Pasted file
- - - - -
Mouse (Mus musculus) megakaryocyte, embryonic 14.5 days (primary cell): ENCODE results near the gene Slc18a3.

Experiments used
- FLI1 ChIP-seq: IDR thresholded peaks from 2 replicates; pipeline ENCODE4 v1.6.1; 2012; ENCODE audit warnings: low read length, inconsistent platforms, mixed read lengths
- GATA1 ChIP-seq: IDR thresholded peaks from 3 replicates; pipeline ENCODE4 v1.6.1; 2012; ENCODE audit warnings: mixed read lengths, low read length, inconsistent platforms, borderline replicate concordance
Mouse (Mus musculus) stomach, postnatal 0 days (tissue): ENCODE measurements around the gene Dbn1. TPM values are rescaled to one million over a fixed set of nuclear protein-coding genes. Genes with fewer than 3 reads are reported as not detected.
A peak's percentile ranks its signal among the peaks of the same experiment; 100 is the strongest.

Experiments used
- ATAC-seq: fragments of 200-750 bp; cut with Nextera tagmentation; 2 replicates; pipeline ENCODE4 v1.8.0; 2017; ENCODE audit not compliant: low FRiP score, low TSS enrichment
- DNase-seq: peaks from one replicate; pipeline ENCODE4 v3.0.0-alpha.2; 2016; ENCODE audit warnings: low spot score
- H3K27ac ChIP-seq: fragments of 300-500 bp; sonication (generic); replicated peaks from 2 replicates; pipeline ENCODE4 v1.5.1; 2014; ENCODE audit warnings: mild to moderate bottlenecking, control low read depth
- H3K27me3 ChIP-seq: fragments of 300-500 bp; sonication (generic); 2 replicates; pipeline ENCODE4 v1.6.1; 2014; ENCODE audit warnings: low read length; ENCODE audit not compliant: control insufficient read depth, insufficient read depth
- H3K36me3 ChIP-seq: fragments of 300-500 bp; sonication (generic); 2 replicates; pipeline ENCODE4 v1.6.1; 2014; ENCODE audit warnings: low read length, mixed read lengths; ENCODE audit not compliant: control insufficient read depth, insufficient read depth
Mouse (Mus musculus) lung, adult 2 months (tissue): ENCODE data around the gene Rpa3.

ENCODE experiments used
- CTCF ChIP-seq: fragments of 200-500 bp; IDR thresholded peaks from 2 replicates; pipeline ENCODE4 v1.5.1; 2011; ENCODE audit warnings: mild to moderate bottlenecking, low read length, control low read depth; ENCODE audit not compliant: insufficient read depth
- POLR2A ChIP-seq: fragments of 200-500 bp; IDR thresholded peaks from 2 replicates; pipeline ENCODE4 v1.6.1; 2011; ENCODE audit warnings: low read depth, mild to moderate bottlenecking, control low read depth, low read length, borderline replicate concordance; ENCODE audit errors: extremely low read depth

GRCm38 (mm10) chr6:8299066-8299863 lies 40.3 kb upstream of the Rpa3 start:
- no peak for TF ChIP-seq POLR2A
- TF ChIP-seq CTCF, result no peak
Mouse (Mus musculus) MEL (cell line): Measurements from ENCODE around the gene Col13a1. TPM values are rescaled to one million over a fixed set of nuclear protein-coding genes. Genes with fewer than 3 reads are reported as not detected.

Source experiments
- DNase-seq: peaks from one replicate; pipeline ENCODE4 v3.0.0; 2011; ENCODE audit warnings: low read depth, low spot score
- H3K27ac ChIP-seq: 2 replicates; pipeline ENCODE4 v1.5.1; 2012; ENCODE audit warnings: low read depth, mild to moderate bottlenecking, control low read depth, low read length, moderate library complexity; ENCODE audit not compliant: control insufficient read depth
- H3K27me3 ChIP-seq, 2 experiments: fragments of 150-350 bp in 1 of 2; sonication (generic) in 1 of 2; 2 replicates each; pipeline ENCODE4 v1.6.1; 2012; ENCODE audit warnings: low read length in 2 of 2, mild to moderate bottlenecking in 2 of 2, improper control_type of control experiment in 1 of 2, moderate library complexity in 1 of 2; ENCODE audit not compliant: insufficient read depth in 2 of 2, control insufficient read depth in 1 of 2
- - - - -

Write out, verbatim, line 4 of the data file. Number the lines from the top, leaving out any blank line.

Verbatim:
- GATA1 ChIP-seq: IDR thresholded peaks from 3 replicates; pipeline ENCODE4 v1.6.1; 2012; ENCODE audit warnings: mixed read lengths, low read length, inconsistent platforms, borderline replicate concordance